Sevens: Kiwis face expulsion

2004-04-07 13:30

Auckland - New Zealand could be hit with a heavy fine and possible expulsion from the International Rugby Board world sevens series after fielding two players who had previously played for Samoa.

The New Zealand Rugby Union was on Wednesday urgently checking the status of two members of its 2004 seven-a-side squad, Kevin Senio and Sosene Anesi, after it emerged they had played for Samoa at the Hong Kong Sevens in March 2000.

Under strict IRB rules introduced in January 2000, players are only allowed to represent one country during their career. The eligibility regulations were tightened to stop rich nations poaching talent from poorer countries.

Unions who breach the rule risk a £100 000 mandatory fine for each case of fielding an ineligible player plus possible suspension from IRB competitions.

The regulations could spell disaster for New Zealand, who are currently leading the 2004 IRB world sevens circuit. Both Senio and Anesi played in the Singapore and Hong Kong legs of this year's competition.

During qualifying play for the Rugby World Cup two years ago Russia was disqualified after it was found using three ineligible South African players.

An NZRU spokesperson was not prepared to comment on the two Samoans in the sevens side but said they understood the two had an IRB dispensation to play for New Zealand.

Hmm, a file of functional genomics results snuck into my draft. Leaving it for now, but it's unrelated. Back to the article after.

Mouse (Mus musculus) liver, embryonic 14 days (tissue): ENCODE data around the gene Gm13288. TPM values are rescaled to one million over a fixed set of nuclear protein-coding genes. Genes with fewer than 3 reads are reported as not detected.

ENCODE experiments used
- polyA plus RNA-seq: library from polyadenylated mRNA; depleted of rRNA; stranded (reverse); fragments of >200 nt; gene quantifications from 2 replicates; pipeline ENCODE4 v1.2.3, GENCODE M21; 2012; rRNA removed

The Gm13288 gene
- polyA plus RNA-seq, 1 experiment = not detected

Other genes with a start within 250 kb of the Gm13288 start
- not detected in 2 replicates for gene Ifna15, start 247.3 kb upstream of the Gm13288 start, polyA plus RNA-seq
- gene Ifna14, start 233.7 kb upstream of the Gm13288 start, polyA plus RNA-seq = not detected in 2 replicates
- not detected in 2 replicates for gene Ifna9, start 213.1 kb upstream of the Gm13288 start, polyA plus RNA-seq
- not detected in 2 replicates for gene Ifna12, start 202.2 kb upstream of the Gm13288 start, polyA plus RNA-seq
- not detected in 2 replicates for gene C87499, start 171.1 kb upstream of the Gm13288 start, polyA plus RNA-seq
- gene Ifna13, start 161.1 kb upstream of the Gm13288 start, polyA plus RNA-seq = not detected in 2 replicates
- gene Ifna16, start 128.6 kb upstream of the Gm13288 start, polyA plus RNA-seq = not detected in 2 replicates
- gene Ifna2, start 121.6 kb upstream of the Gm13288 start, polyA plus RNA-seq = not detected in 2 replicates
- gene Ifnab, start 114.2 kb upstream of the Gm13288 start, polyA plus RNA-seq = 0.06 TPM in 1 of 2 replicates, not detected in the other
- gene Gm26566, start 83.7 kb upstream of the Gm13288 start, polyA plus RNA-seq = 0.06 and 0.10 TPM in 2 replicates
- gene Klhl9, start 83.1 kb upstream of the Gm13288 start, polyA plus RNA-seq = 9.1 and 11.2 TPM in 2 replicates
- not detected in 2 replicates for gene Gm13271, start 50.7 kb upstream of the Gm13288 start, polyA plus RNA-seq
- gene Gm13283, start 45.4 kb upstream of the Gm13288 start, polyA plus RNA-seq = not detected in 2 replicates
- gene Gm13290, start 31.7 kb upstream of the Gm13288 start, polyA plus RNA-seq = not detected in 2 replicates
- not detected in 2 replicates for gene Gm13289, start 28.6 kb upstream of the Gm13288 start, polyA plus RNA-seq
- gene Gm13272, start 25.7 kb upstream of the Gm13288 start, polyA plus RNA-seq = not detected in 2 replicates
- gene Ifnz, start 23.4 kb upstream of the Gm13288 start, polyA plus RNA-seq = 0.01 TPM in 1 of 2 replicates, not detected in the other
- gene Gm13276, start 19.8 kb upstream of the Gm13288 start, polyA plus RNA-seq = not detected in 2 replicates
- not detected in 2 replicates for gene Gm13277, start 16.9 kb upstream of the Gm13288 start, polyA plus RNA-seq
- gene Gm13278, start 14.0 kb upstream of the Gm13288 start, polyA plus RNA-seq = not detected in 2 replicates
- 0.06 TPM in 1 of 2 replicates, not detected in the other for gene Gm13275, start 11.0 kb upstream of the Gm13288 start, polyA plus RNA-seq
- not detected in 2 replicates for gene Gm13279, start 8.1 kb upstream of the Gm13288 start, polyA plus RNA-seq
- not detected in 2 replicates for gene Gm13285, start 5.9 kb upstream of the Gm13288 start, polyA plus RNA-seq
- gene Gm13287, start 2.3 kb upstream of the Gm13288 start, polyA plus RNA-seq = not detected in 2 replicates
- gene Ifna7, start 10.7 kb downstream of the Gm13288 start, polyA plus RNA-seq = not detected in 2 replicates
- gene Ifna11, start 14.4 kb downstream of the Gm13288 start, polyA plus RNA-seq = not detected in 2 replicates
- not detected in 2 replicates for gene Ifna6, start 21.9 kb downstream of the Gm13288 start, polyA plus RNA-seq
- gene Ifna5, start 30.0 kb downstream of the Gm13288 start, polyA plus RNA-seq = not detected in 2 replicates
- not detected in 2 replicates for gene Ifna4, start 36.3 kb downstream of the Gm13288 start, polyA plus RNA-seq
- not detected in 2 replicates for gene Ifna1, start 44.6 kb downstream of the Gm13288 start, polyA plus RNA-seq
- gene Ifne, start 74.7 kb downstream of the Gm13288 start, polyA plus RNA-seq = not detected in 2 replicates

The issue came a day after the 16-nation Pacific Forum summit that has made a political issue of the way in which Australia and New Zealand plunder Pacific Island rugby talent. The Forum is discussing with the IRB ways in which Pacific players can switch nationality when the dominant union, such as Australia or New Zealand, does not need them.

A senior rugby official who did not want to be identified said New Zealand could not claim any dispensation for the two players.

"It is impossible because the IRB tightened up the rules before they played for Samoa," he said. "Now they are playing for New Zealand."

The IRB changed its rules from January 2000 in an effort "to maintain the integrity of the international game" according to its rule-book.

"Once a player has committed himself to a particularly union through participation in one of the matches or tours... he is unable to change his 'rugby nationality that becomes fixed."